On the note of section hiking and riding, the Pacific Crest Trail is also a very popular option for those looking to just complete certain sections. According to the Pacific Crest Trail Association (PCTA), there are a total of 29 sections: 18 sections in California, 6 sections in Oregon, and 5 in Washington.
Elevation ranges greatly throughout the entire trail, along with a vast variety of terrain. The Pacific Crest Trail travels over many mountain passes and through many wilderness areas, national forests and parks.
More information can be found on the PCTA official website.
The Difficulties of Planning a Thru-Ride
Taking on a thru ride comes with a lot of its own types of challenges that hikers will not have to face. Adding in one or two horses on trail adds its own difficulty especially when it comes to the logistics.
As I am researching the trail, I am trying to answer questions such as: How are the water sources in this section? Where can I camp? Are there any grazing restrictions? Any trail concerns?
How will I resupply? Where are some places I may be able to pull the horses off trail to rest them? Who will be my emergency contacts? And the list goes on.
I cannot really plan too far ahead with any set plans, but one of my biggest obstacles will be the snow. Trail conditions can change daily, and I have no idea how the winter is going to look at this moment. Because of the length of the trail, some decisions will not be made until I am on trail. I expect many unplanned things to happen. That is just the way it is, and that is why the focus right now is to study and learn the trail as much as I can.
Why the Pacific Crest Trail?
It was 2013 when I first heard about the Pacific Crest Trail. I was actually scrolling through Facebook when I came across a post in an equestrian Facebook group where a few people were talking about long distance trails. The main topic was riding horses from coast to coast ,but then the Pacific Crest Trail was brought up in the discussion. It was the first time I had heard of an established border to border trail. I was very interested and after a few quick searches online, I quickly became obsessed with this trail and the idea of completing a border to border trail horseback.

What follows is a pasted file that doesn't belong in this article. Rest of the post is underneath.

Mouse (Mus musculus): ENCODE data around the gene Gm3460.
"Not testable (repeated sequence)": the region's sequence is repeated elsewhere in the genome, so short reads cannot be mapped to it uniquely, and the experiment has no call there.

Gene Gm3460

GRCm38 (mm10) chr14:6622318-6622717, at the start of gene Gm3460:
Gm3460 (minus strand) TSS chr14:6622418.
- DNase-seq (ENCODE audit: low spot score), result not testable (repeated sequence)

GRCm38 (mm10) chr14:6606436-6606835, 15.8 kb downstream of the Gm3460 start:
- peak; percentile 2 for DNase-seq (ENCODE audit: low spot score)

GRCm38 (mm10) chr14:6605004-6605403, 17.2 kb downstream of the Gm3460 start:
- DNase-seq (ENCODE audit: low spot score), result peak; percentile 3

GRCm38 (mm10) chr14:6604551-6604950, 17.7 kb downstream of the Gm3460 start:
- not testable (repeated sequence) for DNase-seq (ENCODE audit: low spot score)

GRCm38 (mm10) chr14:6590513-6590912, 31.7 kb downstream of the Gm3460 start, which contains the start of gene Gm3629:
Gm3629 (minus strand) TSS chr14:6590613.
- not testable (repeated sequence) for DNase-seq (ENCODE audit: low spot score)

Though, I knew I was not ready at that time to take on such a big adventure. I kept the idea stored away in my mind. It would sneak back into my thoughts every so often. When it did, I would spend hours researching this trail and looking for any information I could find for equestrians. I told myself that one day… one day, I would ride the Pacific Crest Trail.
It wasn’t until 2015, when I decided to reach out to some people about the trail. I talked with Gillian Larson, who had completed the trail horseback in 2014. She has been a big inspiration to me and to many others. Over the years, she has now completed the Pacific Crest Trail two times horseback. She has also completed the 800 mile Arizona Trail, the 500 mile Colorado Trail, and the 3,100 mile Continental Divide Trail, which is another border to border trail. (Seriously, check out her Instagram. Her photos and videos of the trails are absolutely breathtaking!)
I also spoke with Ben Masters of Unbranded who encouraged me to get out and “just do it.”